This book is a little book that fits in a pocket, and it obviously isn’t a comprehensive discussion of Humanism, its history and philosophy, but if you want to dip in and get the basics it is a good start.

Review: Whisper Of The Seals, by Roxanne Bouchard

PUBLICATION DATE: 18 AUGUST 2022 | PAPERBACK
ORIGINAL | £9.99 | ORENDA BOOKS

Blurb

Detective Moralès returns in a breathtaking literary thriller set on the icy seas of Quebec’s Magdalen Islands, in the midst of a brutal seal hunt, where nothing is as it seems and absolutely no one can be trusted…

Fisheries officer Simone Lord is transferred to Quebec’s remote Magdalen Islands for the winter, and at the last minute ordered to go aboard a trawler braving a winter storm for the traditional grey seal hunt, while all of the other boats shelter onshore.

Detective Sergeant Joaquin Moralès is on a cross-country boat trip down the St Lawrence River, accompanied by Nadine Lauzon, a forensic psychologist working on the case of a savagely beaten teenager with Moralès’ old team in Montreal.

When it becomes clear that Simone is in grave danger aboard the trawler, the two cases converge, with startling, terrifying consequences for everyone involved…

Continue reading “Review: Whisper Of The Seals, by Roxanne Bouchard”

Review: The Unorthodox Creator, by Derron Payne

Blurb 

The Unorthodox Creator: How to Survive and Thrive in the Digital World explores the digital world, anything from social media to Web3. It embarks on a journey taking you from the past to the present to the future. Technology as we know it is evolving at a rapid pace and there are many opportunities that come with this evolution if we’re willing to adapt. Author Derron Payne walks us through the case studies, research, and everyday people that are proving the world is going digital fast and soon it will be hard to succeed without an online presence.

Reading this book, you will discover what it takes to be a digital creator, how to start creating, and how to position yourself for success in the digital world. Entrepreneurs and business executives who are looking for ways for their company to stay ahead of the curve can also gain insight and helpful tips. The Unorthodox Creator is an essential tool for everyone and it will help guide you through this new world.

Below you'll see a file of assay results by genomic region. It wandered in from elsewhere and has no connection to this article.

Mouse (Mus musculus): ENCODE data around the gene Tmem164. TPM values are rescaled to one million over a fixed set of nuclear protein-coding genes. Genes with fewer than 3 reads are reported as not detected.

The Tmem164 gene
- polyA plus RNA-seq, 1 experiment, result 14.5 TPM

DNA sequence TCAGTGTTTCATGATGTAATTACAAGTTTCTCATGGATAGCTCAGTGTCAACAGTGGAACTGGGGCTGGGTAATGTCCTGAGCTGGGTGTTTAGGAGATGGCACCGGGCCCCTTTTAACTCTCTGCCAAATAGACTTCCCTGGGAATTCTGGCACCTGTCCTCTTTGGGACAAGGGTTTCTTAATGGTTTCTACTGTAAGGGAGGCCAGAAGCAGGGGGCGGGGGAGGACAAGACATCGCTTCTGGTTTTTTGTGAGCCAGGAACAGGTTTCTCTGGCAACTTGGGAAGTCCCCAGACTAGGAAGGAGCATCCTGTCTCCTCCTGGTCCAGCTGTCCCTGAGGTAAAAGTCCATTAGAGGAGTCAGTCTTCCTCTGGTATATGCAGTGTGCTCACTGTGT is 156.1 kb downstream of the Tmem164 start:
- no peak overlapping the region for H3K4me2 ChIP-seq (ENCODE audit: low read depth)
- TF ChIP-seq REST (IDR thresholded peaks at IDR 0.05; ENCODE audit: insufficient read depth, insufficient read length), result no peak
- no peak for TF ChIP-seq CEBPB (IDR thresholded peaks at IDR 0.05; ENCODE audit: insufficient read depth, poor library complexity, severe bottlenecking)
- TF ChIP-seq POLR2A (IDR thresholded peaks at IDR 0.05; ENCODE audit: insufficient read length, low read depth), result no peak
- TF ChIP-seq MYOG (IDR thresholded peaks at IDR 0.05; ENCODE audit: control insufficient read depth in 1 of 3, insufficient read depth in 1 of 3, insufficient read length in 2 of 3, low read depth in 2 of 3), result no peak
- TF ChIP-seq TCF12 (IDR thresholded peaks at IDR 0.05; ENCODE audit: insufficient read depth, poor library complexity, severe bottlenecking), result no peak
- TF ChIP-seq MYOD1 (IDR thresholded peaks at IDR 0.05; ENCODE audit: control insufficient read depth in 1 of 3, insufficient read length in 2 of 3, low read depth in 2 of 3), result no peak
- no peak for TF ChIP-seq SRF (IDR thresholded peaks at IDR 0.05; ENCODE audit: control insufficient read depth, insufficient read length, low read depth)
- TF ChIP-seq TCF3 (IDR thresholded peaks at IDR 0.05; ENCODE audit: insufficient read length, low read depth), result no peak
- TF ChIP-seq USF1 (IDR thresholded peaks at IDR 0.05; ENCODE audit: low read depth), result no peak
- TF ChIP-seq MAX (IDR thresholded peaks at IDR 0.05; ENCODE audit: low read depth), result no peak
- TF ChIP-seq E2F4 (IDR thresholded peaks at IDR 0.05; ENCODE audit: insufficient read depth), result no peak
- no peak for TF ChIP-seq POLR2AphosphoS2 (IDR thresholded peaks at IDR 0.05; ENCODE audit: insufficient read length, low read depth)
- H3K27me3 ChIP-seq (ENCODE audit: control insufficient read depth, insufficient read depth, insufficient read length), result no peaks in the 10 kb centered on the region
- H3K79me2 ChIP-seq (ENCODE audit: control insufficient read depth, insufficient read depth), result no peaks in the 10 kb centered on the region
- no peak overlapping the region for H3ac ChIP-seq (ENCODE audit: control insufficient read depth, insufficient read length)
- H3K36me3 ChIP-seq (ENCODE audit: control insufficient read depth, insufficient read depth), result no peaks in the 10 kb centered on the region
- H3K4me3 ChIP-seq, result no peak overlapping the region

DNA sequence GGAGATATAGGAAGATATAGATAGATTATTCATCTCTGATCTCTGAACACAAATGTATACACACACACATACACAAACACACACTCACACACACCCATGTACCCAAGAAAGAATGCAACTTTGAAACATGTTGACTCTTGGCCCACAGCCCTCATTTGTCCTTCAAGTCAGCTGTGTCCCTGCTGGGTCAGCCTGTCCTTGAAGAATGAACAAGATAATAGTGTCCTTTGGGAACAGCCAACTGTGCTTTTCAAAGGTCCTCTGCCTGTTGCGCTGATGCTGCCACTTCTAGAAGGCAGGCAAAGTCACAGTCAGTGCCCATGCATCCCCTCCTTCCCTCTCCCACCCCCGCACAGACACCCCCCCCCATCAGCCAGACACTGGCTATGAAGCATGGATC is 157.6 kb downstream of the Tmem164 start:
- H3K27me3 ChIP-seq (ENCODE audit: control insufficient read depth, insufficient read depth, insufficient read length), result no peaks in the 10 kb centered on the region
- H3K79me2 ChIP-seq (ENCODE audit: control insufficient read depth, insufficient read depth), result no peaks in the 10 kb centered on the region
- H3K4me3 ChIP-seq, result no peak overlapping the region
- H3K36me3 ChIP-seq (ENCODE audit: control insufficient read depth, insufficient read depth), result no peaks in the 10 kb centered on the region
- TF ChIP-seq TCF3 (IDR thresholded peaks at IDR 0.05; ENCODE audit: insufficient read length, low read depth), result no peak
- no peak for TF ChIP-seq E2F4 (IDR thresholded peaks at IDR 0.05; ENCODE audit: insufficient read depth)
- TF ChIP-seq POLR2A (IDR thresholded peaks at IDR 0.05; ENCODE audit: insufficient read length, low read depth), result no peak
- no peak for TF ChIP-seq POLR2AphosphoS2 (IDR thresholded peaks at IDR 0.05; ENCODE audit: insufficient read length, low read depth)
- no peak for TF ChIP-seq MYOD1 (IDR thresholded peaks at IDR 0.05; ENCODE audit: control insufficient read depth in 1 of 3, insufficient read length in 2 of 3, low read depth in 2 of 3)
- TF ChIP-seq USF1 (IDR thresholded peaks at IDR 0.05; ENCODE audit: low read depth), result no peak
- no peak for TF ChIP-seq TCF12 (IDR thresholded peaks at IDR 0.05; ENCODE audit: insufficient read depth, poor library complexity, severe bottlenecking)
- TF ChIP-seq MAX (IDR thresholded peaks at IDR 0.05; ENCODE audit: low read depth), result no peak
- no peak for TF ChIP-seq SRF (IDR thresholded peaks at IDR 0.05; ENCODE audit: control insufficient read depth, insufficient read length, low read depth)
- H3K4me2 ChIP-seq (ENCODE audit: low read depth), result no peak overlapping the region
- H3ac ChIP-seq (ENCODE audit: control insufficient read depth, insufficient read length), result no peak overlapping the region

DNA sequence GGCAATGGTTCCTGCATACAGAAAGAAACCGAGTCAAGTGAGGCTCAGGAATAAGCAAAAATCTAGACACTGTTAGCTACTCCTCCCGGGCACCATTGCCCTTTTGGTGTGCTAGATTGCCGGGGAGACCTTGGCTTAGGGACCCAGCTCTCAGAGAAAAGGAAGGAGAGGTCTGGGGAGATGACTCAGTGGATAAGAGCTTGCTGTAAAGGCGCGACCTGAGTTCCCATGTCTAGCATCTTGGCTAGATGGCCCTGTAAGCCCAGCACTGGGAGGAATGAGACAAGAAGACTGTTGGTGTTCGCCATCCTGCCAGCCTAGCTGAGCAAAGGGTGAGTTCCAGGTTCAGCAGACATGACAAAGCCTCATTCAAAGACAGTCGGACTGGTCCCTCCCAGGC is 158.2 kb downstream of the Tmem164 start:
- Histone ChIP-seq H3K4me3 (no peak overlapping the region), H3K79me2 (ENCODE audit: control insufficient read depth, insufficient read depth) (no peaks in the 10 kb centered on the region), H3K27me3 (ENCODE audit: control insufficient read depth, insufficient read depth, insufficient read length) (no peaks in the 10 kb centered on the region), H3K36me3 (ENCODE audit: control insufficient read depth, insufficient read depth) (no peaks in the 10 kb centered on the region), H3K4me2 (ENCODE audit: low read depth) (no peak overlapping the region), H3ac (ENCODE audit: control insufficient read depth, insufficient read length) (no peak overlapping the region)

Continue reading “Review: The Unorthodox Creator, by Derron Payne”

Review: Cabin Fever, by Michael Smith and Jonathan Franklin

Publication date Thursday, July 14,
2022
Price £16.99
EAN\ISBN-13 9781913068738
Travel & holiday
(WT)
Biography: general
(BG)
Binding Hardback

Blurb
The harrowing story of the Zaandam cruise ship, which set sail with a deadly and little-understood stowaway – Covid-19 – days before the world shut down in March 2020. A story of human kindness, peril and bravery.

In early 2020, the world was on edge. An ominous virus was spreading and no one knew what the coming weeks would bring. Far from the hotspots, the cruise ship Zaandam was preparing to sail from Buenos Aires loaded with 1,200 passengers – British, American, Australian, European and South American tourists, plus 600 crew. Most passengers were over the age of 65.
There was concern about the virus in the news but that was oceans away. Escaping to sea at the ends of the earth for a few weeks seemed like it might be a good option. The cruise line had said the voyage would go ahead as scheduled and it would be safe.